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Celebrating People, Places & the Good Life in SW Washington State
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Ending One Year and Starting A New One in Nature

I only went out for a walk and finally concluded to stay out till sundown, for going out, I found, was really going in. ~John Muir

December 26, 2011. The weather is gray and thick with the usual probability of rain. With the passing of another Christmas (accompanied by too many cookies and glasses of rumified eggnog) and singing of Auld Lang Syne coming up, it’s a good day for a walk.

We’re back from Iceland where it was stunningly beautiful but too frigid to do much serious hiking. In our own backyard is the Ridgefield National Wildlife Refuge. Friends of the Ridgefield Wildlife Refuge also has an excellent Web site. No need for a passport or phrase book. A bird list is helpful, however. Ditto for waterproof boots (in case you accidently hike in the soupy grasslands like we did) and binoculars.

The route to the Refuge passes through the town of Ridgefield, which offers an excellent coffee break, either coming or going, at the Old Liberty Theater. About two miles down the road is the parking lot and the trailhead for the Carty Unit.

The Refuge has more than 5,000 acres under the Pacific Flyway. It’s an interstate highway for migrating waterfowl like trumpeter and tundra swans, sandhill cranes and seven sub-species of geese. Egrets and great blue herons linger year-round. This is the area where, in November 1805, Captain William Clark recorded a sleepless night in his journal due to the all-night cacophony of waterfowl.

Reading about the historic site at the trailhead.

After paying the $3 per party entrance fee at the parking lot, hiking in the Carty Unit begins with displays about the Cathlapotle Plankhouse, which has been re-created in the Refuge. Lewis and Clark documented 14 plankhouses in 1805. The Plankhouse is closed in winter but the exterior is visible.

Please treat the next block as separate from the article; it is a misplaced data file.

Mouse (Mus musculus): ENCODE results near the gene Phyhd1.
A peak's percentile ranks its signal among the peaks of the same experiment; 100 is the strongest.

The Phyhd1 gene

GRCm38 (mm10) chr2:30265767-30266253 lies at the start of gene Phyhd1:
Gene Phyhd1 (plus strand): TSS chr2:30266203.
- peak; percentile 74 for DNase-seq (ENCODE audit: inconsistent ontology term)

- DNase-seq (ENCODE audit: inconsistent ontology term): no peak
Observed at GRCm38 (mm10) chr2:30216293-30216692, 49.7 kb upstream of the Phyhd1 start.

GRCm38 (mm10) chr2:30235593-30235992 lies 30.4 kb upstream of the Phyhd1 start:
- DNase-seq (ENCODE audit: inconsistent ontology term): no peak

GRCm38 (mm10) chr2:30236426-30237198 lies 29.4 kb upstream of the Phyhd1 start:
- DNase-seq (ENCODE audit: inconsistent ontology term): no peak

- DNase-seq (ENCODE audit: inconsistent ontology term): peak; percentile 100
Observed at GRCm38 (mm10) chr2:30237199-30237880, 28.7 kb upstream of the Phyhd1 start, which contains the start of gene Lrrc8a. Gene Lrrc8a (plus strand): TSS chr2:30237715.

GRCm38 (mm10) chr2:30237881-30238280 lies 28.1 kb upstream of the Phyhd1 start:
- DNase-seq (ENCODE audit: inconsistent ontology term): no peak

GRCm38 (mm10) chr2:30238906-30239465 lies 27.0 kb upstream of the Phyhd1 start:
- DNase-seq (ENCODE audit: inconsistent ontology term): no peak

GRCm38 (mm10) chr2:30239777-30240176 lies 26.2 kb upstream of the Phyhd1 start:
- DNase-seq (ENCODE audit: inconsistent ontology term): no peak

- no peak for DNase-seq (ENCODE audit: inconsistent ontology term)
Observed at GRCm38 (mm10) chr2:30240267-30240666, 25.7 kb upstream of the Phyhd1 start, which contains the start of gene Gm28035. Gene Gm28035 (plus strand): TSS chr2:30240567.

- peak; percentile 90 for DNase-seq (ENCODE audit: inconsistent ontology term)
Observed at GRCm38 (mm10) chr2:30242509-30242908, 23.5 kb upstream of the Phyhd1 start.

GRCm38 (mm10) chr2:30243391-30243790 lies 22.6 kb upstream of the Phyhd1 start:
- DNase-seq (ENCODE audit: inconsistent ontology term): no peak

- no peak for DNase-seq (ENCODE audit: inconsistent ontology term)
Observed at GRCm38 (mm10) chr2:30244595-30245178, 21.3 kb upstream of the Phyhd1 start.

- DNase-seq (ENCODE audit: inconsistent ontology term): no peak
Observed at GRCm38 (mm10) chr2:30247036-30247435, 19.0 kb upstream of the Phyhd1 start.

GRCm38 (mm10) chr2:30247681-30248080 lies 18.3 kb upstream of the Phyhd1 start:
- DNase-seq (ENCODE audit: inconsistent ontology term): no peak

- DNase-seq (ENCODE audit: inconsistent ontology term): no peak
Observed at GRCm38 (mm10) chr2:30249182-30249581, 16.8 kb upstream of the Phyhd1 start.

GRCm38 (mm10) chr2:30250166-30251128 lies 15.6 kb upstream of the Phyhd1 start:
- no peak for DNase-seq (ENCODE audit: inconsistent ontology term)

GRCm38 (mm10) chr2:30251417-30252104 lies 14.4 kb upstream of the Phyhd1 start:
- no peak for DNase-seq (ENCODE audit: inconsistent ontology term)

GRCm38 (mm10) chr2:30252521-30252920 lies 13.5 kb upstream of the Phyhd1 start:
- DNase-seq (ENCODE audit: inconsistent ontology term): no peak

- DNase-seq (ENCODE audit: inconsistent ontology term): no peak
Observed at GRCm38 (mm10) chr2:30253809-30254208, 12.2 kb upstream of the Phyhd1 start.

The Cathlapotle Plankhouse

The Refuge offers straight trails and loops, which wind past stunning white oak trees wrapped in feathery lichen. Young ferns nurse in the air on branches covered in moss. Doug fir trees and spruce complete the woods which are heaped with native plants like Oregon grape and another checklist of understory plants.

A few photos of the Refuge:

The start of the trail.

A good hike for families.

Birdwatching in the grassland.

Ducks and a lone heron.

Ferns in the air.

Teasel.

Massive beaver lodge.

Egret on the hunt.

In flight.

One of the resident songbirds.

Green on green in the understory.

A surreal feathery world of moss and lichen.

It’s time to remember 2011 and celebrate 2012. In the words of John Muir, “In every walk with nature one receives far more than he seeks.” May you have many encounters with nature in the New Year.

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